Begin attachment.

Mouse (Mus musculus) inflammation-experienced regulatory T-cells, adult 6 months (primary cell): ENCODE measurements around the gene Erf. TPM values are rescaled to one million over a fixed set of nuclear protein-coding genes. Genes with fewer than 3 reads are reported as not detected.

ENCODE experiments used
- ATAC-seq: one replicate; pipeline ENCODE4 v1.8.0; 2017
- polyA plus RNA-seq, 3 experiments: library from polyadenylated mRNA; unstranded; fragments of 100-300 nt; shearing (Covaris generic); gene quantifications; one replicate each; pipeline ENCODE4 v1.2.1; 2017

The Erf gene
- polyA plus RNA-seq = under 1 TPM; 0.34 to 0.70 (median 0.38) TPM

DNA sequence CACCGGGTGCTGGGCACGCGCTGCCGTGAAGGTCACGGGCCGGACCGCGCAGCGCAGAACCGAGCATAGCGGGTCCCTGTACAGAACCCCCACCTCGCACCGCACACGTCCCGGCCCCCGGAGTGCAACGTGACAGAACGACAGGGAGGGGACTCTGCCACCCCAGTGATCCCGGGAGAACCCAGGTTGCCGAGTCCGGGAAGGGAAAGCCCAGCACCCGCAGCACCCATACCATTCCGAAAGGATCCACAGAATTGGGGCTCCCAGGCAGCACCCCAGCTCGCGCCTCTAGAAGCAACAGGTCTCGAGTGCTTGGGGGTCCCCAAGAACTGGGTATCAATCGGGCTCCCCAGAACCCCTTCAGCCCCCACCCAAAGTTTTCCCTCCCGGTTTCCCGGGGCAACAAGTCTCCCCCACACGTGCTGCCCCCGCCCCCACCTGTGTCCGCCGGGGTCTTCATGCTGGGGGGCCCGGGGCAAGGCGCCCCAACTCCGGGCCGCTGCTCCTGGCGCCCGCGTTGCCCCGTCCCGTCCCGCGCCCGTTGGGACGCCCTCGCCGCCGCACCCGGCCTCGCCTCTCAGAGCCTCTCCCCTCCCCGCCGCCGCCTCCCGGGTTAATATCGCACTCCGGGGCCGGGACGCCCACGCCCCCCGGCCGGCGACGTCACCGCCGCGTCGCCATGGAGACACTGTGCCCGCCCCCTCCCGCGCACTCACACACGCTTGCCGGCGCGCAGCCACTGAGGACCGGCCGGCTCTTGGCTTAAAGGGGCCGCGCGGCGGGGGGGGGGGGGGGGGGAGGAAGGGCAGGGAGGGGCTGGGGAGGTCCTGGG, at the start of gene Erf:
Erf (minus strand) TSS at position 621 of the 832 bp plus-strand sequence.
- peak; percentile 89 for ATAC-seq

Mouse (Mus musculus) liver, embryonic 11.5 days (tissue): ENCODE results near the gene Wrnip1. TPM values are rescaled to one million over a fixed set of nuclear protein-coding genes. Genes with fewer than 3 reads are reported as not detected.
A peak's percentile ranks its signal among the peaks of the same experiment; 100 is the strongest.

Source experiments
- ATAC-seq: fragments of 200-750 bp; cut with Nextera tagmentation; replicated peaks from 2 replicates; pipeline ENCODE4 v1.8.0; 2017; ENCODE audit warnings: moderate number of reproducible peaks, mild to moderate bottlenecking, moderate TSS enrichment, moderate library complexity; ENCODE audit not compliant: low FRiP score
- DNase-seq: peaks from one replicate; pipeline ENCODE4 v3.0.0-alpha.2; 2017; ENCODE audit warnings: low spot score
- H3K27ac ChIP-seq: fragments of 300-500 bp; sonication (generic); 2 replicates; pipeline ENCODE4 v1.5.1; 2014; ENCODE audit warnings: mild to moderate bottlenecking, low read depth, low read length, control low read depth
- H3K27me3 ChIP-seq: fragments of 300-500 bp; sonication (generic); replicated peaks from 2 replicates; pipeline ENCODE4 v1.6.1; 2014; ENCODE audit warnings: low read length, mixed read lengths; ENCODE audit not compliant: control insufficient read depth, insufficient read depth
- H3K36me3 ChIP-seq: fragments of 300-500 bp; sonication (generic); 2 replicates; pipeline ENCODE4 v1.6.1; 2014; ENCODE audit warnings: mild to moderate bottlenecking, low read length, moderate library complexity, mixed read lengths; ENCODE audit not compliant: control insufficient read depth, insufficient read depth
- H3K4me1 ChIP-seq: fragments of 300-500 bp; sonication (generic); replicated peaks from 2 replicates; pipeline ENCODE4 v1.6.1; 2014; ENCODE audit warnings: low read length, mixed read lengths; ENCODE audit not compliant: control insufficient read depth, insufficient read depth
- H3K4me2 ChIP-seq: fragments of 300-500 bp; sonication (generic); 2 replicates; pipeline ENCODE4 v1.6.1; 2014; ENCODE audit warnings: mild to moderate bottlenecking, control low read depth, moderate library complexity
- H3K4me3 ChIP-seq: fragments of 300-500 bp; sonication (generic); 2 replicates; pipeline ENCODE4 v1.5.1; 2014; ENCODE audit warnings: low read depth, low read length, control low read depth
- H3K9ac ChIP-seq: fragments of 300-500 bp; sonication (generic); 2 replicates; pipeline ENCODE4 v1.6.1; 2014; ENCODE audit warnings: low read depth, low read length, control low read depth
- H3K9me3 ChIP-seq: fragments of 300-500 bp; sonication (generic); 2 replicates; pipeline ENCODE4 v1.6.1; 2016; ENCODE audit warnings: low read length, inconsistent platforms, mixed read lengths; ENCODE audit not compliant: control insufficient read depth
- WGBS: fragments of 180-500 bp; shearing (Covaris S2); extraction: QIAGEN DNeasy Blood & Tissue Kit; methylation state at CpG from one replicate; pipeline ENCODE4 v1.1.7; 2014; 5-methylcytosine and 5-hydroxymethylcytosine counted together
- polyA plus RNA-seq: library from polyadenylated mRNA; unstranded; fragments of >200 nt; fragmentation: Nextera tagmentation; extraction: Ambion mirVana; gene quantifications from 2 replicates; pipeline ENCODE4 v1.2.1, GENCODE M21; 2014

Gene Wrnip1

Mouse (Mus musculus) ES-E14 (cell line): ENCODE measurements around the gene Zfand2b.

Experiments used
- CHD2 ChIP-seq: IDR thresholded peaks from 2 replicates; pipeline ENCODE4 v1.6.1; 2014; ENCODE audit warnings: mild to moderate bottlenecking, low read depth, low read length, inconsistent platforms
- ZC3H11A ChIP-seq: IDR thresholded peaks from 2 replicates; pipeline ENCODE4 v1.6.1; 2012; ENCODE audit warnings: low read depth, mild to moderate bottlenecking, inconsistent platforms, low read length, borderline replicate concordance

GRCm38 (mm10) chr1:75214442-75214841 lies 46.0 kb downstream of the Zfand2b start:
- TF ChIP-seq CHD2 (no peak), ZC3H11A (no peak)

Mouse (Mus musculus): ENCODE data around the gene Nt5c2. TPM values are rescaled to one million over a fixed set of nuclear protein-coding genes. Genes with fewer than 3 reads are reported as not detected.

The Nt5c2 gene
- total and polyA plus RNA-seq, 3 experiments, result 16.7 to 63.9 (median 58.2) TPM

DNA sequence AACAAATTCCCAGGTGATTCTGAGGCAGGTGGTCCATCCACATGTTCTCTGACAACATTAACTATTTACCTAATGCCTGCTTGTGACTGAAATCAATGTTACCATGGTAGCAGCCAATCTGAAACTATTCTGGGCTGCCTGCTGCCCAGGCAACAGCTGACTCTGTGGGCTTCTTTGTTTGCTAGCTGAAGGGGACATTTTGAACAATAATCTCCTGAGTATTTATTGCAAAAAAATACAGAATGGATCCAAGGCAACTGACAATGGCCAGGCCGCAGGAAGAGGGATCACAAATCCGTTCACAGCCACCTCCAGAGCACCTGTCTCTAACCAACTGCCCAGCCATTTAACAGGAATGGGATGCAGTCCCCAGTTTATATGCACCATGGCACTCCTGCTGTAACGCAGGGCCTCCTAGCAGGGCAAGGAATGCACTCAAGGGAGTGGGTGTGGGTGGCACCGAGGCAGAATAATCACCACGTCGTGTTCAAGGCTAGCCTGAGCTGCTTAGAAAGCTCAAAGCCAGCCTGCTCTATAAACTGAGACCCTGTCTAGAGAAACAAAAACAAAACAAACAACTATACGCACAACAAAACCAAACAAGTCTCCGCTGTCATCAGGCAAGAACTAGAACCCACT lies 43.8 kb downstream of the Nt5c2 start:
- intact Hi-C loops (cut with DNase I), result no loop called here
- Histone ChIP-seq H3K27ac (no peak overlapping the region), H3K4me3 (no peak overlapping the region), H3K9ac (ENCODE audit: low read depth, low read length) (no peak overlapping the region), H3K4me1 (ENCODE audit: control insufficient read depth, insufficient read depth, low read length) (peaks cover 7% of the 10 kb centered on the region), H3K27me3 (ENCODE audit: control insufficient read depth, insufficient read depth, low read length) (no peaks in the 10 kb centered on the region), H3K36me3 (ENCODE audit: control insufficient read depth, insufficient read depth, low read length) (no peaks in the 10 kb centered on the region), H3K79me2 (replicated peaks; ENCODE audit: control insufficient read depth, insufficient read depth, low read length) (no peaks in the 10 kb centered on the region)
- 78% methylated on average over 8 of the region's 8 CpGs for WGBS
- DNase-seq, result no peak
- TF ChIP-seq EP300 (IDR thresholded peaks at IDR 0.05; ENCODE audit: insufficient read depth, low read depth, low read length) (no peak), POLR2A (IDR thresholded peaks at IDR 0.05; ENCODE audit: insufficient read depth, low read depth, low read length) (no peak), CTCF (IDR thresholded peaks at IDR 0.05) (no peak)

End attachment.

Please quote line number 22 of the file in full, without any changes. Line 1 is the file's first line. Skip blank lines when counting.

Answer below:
- H3K9me3 ChIP-seq: fragments of 300-500 bp; sonication (generic); 2 replicates; pipeline ENCODE4 v1.6.1; 2016; ENCODE audit warnings: low read length, inconsistent platforms, mixed read lengths; ENCODE audit not compliant: control insufficient read depth